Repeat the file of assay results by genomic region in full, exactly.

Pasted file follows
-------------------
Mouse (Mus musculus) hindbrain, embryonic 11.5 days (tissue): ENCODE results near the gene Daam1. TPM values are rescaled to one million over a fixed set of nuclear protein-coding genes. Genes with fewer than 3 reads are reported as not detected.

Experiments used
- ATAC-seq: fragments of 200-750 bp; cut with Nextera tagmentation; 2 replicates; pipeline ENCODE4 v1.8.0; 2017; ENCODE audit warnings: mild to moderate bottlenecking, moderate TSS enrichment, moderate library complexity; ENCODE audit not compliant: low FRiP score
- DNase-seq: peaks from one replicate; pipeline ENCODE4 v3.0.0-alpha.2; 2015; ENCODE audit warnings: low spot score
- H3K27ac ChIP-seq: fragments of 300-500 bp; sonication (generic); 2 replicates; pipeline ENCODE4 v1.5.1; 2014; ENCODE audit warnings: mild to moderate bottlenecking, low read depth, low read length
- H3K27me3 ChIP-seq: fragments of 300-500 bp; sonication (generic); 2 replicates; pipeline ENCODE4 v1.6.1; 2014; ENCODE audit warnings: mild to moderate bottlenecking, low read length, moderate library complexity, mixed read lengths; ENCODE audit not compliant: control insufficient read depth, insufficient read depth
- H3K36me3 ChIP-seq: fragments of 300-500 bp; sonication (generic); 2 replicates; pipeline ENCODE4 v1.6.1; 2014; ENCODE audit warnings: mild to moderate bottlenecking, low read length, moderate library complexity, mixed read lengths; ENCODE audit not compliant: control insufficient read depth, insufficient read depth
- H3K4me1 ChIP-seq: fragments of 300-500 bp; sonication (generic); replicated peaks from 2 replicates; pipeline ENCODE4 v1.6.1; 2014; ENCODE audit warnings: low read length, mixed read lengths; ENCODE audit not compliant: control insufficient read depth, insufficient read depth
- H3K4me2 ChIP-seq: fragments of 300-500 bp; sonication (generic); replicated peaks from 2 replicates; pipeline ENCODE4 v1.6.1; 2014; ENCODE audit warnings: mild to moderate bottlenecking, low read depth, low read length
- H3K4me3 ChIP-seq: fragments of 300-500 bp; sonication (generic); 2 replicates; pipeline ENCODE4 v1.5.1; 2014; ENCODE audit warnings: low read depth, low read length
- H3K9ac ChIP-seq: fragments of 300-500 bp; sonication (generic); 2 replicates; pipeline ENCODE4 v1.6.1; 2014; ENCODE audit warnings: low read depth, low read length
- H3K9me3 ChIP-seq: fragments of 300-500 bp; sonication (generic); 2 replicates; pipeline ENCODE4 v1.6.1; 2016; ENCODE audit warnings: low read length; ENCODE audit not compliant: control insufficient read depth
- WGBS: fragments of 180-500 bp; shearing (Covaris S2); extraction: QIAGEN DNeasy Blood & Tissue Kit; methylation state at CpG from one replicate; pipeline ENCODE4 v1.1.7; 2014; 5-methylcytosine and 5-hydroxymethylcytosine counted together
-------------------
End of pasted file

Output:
Mouse (Mus musculus) hindbrain, embryonic 11.5 days (tissue): ENCODE results near the gene Daam1. TPM values are rescaled to one million over a fixed set of nuclear protein-coding genes. Genes with fewer than 3 reads are reported as not detected.

Experiments used
- ATAC-seq: fragments of 200-750 bp; cut with Nextera tagmentation; 2 replicates; pipeline ENCODE4 v1.8.0; 2017; ENCODE audit warnings: mild to moderate bottlenecking, moderate TSS enrichment, moderate library complexity; ENCODE audit not compliant: low FRiP score
- DNase-seq: peaks from one replicate; pipeline ENCODE4 v3.0.0-alpha.2; 2015; ENCODE audit warnings: low spot score
- H3K27ac ChIP-seq: fragments of 300-500 bp; sonication (generic); 2 replicates; pipeline ENCODE4 v1.5.1; 2014; ENCODE audit warnings: mild to moderate bottlenecking, low read depth, low read length
- H3K27me3 ChIP-seq: fragments of 300-500 bp; sonication (generic); 2 replicates; pipeline ENCODE4 v1.6.1; 2014; ENCODE audit warnings: mild to moderate bottlenecking, low read length, moderate library complexity, mixed read lengths; ENCODE audit not compliant: control insufficient read depth, insufficient read depth
- H3K36me3 ChIP-seq: fragments of 300-500 bp; sonication (generic); 2 replicates; pipeline ENCODE4 v1.6.1; 2014; ENCODE audit warnings: mild to moderate bottlenecking, low read length, moderate library complexity, mixed read lengths; ENCODE audit not compliant: control insufficient read depth, insufficient read depth
- H3K4me1 ChIP-seq: fragments of 300-500 bp; sonication (generic); replicated peaks from 2 replicates; pipeline ENCODE4 v1.6.1; 2014; ENCODE audit warnings: low read length, mixed read lengths; ENCODE audit not compliant: control insufficient read depth, insufficient read depth
- H3K4me2 ChIP-seq: fragments of 300-500 bp; sonication (generic); replicated peaks from 2 replicates; pipeline ENCODE4 v1.6.1; 2014; ENCODE audit warnings: mild to moderate bottlenecking, low read depth, low read length
- H3K4me3 ChIP-seq: fragments of 300-500 bp; sonication (generic); 2 replicates; pipeline ENCODE4 v1.5.1; 2014; ENCODE audit warnings: low read depth, low read length
- H3K9ac ChIP-seq: fragments of 300-500 bp; sonication (generic); 2 replicates; pipeline ENCODE4 v1.6.1; 2014; ENCODE audit warnings: low read depth, low read length
- H3K9me3 ChIP-seq: fragments of 300-500 bp; sonication (generic); 2 replicates; pipeline ENCODE4 v1.6.1; 2016; ENCODE audit warnings: low read length; ENCODE audit not compliant: control insufficient read depth
- WGBS: fragments of 180-500 bp; shearing (Covaris S2); extraction: QIAGEN DNeasy Blood & Tissue Kit; methylation state at CpG from one replicate; pipeline ENCODE4 v1.1.7; 2014; 5-methylcytosine and 5-hydroxymethylcytosine counted together